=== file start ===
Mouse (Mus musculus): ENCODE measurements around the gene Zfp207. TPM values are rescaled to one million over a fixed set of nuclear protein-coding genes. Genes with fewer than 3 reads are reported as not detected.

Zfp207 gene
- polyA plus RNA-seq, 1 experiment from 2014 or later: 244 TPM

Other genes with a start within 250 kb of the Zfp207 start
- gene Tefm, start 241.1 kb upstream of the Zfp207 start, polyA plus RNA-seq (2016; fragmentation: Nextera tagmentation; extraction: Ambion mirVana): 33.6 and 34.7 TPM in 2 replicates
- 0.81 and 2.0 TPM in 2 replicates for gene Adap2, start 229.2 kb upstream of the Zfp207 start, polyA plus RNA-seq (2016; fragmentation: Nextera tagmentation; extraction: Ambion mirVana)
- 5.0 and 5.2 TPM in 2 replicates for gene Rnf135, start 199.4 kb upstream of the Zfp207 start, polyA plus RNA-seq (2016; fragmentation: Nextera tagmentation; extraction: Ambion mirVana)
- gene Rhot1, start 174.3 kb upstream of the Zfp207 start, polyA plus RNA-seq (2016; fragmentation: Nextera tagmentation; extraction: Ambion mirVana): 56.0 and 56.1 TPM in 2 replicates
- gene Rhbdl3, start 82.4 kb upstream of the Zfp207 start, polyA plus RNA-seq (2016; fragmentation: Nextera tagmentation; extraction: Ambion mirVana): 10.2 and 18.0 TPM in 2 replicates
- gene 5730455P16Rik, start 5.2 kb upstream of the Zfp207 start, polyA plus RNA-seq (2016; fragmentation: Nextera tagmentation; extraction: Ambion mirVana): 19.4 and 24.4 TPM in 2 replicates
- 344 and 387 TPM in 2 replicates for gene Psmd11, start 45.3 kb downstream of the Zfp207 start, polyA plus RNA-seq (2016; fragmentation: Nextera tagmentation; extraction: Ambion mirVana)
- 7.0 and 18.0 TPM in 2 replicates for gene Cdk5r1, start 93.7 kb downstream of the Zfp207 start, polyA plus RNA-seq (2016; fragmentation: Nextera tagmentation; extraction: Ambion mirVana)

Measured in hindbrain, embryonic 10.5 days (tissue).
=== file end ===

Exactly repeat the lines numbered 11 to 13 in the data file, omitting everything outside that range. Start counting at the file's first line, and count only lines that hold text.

- 344 and 387 TPM in 2 replicates for gene Psmd11, start 45.3 kb downstream of the Zfp207 start, polyA plus RNA-seq (2016; fragmentation: Nextera tagmentation; extraction: Ambion mirVana)
- 7.0 and 18.0 TPM in 2 replicates for gene Cdk5r1, start 93.7 kb downstream of the Zfp207 start, polyA plus RNA-seq (2016; fragmentation: Nextera tagmentation; extraction: Ambion mirVana)

Measured in hindbrain, embryonic 10.5 days (tissue).